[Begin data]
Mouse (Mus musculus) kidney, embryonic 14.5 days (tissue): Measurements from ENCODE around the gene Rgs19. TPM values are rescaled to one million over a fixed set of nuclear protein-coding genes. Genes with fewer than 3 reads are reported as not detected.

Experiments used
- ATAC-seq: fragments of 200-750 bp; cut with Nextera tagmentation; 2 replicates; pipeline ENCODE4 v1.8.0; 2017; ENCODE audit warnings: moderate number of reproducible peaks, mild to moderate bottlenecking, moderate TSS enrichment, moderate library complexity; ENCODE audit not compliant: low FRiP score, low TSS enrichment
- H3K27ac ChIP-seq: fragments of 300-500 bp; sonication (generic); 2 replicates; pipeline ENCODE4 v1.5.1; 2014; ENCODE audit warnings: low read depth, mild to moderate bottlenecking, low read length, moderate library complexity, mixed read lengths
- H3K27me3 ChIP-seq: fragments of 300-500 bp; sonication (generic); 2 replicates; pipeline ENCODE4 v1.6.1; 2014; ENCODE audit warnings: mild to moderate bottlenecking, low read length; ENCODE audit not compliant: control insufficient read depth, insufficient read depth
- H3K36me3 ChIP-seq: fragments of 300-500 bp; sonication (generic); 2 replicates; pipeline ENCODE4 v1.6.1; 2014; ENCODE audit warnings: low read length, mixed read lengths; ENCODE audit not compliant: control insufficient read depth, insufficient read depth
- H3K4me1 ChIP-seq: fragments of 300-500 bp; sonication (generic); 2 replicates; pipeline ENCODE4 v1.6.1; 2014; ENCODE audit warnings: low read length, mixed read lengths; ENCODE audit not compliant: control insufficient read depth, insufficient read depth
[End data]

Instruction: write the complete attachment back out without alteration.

Mouse (Mus musculus) kidney, embryonic 14.5 days (tissue): Measurements from ENCODE around the gene Rgs19. TPM values are rescaled to one million over a fixed set of nuclear protein-coding genes. Genes with fewer than 3 reads are reported as not detected.

Experiments used
- ATAC-seq: fragments of 200-750 bp; cut with Nextera tagmentation; 2 replicates; pipeline ENCODE4 v1.8.0; 2017; ENCODE audit warnings: moderate number of reproducible peaks, mild to moderate bottlenecking, moderate TSS enrichment, moderate library complexity; ENCODE audit not compliant: low FRiP score, low TSS enrichment
- H3K27ac ChIP-seq: fragments of 300-500 bp; sonication (generic); 2 replicates; pipeline ENCODE4 v1.5.1; 2014; ENCODE audit warnings: low read depth, mild to moderate bottlenecking, low read length, moderate library complexity, mixed read lengths
- H3K27me3 ChIP-seq: fragments of 300-500 bp; sonication (generic); 2 replicates; pipeline ENCODE4 v1.6.1; 2014; ENCODE audit warnings: mild to moderate bottlenecking, low read length; ENCODE audit not compliant: control insufficient read depth, insufficient read depth
- H3K36me3 ChIP-seq: fragments of 300-500 bp; sonication (generic); 2 replicates; pipeline ENCODE4 v1.6.1; 2014; ENCODE audit warnings: low read length, mixed read lengths; ENCODE audit not compliant: control insufficient read depth, insufficient read depth
- H3K4me1 ChIP-seq: fragments of 300-500 bp; sonication (generic); 2 replicates; pipeline ENCODE4 v1.6.1; 2014; ENCODE audit warnings: low read length, mixed read lengths; ENCODE audit not compliant: control insufficient read depth, insufficient read depth